“No plans for the festival,” Levi said. “At least, not on my end.”

“I wasn’t talking about the festival,” Kireh snarled.

Levi frowned. Levi was no doubt beautiful: any ehol should be. It was said that power came with beauty: the more enthralling a god, the more powerful he was.

So, sẹda bubbled from Levi; his embers skirted around him whenever he walked. Yet … something about him didn’t sit right with Yugi.

“Shall we adjourn this meeting?” Bry asked. He’d been silent the entire time.

Yugi relaxed his shoulders, taking in deep and timed breaths, thinking to himself what he’d do with the Reapers. After this, he would need to have a meeting with them, then start the interviewing process.

“I need to have a private discussion with you,” Kireh said to Bry.

The male nodded in response, returning his gaze to the moonlit night.

Bry wasn’t an ehol; Yugi was sure of that. He wasn’t some mere aingeal or even a demi-god like what the other ehols were. Bry was something ancient, though Yugi couldn’t be too sure.

Yugi looked around, noting that the other ehols had already left. He along with Bry and Kireh were the only ones in the empty room.

Kireh frowned at him, his freckles suddenly darkening in response to his swelling anger.

“I’ll get the Reapers,” Yugi said under his breath, but then again, when did he ever keep a promise to Kireh?

For the past few months, Kireh lost Sleep planning the Orin-Jua Festival, visiting each Kingdom to ensure everything went smoothly. He’d known of the deaths, but ignored it for as long as he could. He ignored it until the Azharanian Council had pulled him up on it, until he could no longer ignore it.

“What should we do about Levi?” Kireh asked Bry. He’d hoped the deaths would’ve subsided by the time the new year came around.

It only got worse.

The festival was supposed to be a time of celebration: a time to sing praises to the Asayli for creating the realms, but the air seemed off this year.

Everything felt stagnant. Within the last week, there were around forty-five deaths, all in the Central Octeract, all unaccounted for. Levi couldn’t give an answer for any of those deaths.

Kireh was reluctant to ask Yugi to put up the Reapers, but the Council forced his hand. That was certainly never a good sign. Anything that got to the Azharanian Council would go to the Ọbakun, and anything that got to the Ọbakun would eventually make it to the Asayli.

A cold wind brushed across Kireh’s skin; his shoulders tensed.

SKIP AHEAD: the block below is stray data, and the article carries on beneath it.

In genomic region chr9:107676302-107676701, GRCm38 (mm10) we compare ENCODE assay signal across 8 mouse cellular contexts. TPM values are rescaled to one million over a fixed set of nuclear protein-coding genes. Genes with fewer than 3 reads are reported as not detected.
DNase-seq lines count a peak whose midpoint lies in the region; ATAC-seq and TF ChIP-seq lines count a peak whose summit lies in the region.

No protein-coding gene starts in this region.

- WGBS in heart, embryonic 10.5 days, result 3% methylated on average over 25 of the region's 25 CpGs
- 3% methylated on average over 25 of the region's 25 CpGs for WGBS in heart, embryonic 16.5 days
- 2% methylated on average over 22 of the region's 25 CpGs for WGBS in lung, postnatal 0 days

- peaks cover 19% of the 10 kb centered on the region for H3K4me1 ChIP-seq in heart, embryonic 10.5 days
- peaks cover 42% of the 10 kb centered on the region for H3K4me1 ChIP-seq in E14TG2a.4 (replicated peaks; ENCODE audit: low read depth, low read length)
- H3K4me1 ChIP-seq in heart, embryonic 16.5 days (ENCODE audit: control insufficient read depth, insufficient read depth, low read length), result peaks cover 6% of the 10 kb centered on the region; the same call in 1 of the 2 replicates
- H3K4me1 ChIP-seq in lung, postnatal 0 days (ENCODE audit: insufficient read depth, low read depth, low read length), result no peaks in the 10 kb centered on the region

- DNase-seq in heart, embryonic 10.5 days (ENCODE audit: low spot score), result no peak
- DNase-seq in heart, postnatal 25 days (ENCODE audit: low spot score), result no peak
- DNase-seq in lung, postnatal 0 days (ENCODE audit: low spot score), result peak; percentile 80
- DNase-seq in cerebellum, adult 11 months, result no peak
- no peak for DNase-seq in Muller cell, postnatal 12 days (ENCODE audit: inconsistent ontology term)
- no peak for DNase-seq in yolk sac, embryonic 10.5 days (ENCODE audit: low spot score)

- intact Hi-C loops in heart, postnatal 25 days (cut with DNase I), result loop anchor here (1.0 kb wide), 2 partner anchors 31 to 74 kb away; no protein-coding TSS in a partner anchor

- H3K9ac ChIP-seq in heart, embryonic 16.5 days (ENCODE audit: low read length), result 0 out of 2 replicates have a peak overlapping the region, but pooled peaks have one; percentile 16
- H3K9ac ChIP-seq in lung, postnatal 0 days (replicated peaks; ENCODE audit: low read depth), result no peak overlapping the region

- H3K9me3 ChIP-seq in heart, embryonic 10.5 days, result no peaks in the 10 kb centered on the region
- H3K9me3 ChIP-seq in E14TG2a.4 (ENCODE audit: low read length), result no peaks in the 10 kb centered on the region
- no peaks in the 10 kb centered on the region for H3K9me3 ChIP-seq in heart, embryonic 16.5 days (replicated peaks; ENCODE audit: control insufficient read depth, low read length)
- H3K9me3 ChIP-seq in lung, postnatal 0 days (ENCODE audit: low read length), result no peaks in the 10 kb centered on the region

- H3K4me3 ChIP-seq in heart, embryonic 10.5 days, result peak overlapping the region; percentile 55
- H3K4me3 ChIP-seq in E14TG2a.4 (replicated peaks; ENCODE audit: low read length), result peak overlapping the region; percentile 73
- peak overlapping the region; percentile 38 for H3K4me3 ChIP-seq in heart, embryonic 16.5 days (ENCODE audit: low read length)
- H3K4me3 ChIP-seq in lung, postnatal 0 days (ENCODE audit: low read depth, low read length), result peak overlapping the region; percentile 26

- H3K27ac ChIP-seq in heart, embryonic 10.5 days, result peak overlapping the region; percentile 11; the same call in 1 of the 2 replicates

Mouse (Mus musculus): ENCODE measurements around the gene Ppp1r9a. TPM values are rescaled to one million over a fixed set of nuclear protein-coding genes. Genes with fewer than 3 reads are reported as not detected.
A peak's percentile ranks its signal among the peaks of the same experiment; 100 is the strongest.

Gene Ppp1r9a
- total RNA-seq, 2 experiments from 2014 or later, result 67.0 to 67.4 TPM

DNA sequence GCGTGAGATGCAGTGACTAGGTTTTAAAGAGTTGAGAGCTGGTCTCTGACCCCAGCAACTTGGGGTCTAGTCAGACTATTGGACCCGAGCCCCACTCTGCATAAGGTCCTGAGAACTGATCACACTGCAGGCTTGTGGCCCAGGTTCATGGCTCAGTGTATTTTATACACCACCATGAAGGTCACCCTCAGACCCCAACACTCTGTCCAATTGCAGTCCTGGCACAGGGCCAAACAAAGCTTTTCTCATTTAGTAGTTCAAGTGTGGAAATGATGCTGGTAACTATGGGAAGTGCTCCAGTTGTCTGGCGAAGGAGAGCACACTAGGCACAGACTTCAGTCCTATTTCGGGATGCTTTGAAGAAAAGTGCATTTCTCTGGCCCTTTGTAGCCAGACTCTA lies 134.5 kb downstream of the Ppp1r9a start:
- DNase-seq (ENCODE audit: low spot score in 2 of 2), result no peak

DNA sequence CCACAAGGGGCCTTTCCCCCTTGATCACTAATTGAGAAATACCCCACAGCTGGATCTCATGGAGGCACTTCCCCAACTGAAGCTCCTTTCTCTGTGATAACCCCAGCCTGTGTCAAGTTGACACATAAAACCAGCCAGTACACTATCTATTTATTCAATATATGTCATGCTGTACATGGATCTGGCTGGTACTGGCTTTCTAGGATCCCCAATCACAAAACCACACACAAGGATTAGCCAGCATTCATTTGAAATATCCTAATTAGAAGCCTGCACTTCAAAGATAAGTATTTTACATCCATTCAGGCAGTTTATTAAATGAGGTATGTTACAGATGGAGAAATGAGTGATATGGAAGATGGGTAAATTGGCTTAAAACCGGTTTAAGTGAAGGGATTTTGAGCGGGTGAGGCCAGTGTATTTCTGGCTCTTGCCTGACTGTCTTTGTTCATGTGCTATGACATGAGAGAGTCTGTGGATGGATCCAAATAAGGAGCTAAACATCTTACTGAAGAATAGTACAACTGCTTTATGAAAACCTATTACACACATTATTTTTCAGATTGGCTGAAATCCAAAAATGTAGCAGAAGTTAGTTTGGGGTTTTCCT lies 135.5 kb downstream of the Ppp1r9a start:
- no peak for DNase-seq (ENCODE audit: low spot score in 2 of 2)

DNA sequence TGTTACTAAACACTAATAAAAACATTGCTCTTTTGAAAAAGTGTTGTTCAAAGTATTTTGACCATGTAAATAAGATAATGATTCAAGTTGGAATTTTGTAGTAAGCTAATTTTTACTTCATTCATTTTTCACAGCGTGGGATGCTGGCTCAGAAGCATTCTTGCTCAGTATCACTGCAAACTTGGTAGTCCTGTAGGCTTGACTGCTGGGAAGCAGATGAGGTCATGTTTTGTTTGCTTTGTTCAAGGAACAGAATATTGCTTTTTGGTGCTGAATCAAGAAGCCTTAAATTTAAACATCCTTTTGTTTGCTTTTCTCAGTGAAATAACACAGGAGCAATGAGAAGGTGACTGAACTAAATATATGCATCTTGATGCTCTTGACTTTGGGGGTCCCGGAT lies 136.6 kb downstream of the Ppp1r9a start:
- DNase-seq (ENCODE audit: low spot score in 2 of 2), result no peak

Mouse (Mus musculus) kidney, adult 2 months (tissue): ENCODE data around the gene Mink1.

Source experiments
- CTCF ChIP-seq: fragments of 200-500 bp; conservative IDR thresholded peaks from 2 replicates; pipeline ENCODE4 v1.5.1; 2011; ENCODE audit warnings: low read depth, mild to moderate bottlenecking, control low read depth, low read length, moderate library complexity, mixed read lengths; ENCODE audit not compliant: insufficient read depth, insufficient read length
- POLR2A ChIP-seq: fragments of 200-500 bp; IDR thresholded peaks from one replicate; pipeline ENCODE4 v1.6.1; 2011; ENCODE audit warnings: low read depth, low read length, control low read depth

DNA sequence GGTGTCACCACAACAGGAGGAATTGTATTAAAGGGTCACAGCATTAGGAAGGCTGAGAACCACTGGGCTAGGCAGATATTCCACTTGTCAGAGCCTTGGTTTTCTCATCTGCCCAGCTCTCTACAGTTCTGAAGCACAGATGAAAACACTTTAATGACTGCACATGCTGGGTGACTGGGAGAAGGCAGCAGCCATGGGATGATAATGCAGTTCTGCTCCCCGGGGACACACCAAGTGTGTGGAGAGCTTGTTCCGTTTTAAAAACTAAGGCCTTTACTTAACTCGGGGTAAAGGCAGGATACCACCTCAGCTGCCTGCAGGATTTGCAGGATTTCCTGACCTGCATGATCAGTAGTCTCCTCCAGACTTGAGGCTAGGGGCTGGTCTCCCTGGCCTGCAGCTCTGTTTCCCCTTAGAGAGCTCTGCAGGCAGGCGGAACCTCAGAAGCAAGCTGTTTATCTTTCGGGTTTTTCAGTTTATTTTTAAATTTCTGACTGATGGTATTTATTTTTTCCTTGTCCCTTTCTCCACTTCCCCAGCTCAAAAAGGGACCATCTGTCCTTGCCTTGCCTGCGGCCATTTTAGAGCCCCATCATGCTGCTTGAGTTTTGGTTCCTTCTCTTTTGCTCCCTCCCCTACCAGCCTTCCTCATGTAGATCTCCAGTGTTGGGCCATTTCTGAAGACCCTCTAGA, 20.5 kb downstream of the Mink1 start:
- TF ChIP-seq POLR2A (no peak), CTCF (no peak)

The Asayli were the last set of people Kireh wanted to deal with.

“And what about the other ehols? What should I do with them?” Kireh pressed.

Bry ignored him, his eyes glued to the outside, tracking the moon as it lazily moved across the night sky.

“Levi’s control of the Central Octeract is concerning. The people are afraid of him.”

“Isn’t it a god’s duty to make his people fear him?” Bry finally turned to face Kireh.

“Not the way Levi does it.”

Bry crossed his legs, closed his eyes, and took in a few breaths. When he finally opened his eyes, he said, “Levi has gone insane. His mind is bent and twisted. His soul, tortured.”

Did Bry mean…?

No. He couldn’t have meant that. Bry couldn’t have been speaking of Age, not when the Eccentrics had died out because of it … because of the disease. If the disease had reappeared, then it was the end for Kireh. He’d trained all his life to manage his sẹda—control his power so that he’d never have to succumb to the fate of his ancestors, and yet….

Bry stood up, his hands pushed into his coat pockets as he made his way across the room to the window, his face pressed against the glass as he stared into the courtyard below. “Power,” Bry said.

The word sliced through Kireh’s shielded mind.

“But we Age in power,” Kireh argued. Sẹda was what made an ehol, an ehol. It set them apart from being mere mortals, it distinguished them from the aingeals.

But Bry…

The male smiled. “The more we use the sẹda we have, the more we thirst for it. To use it is to drink poison. It acts slowly, but with each sip we take, the crippling effect of it hastens to destroy us.” Bry stepped away from the window. “For Levi to be saved, he must let go of power. Or, at least stop using it. Sẹda is needed to sustain these Kingdoms, this is true, but the younger ones, they aren’t wise enough to know how to use it properly.”

“What are you going to do about it?” Kireh asked, swallowing a breath.

“I spoke with the Asayli, but I’m afraid the ultimatum and its consequences are too harsh for now. So, They’ve given me the go-ahead to instruct you the way I see fit.” Bry tapped his fingers together. “I think that for now, it’s best to have the ehols refrain from using their sẹda. For a short while.”

“All of us?”

“Yes. But I’ll have to ask you to talk to the others.”

“But no one would agree to that.”

“It’s not indefinite,” Bry continued. “Only until I can stabilize Levi. If I don’t try it this way, then I’ll be forced to strip their sẹda from them, and that’s a fate no ehol wants to endure. It’s much too painful. Too radical. It’s akin to death for the immortal god.”

Akin to death.

A chill brushed against Kireh’s skin. What did Bry mean by that? What did he mean when he said death?

“I must go now.” Bry turned toward the door. “But know that something must be done, whether by will or by force.” Then, he vanished.

Whatever Bry had gone through wasn’t the loss of power. It was something far greater; something much more terrible than what Kireh knew or could ever imagine.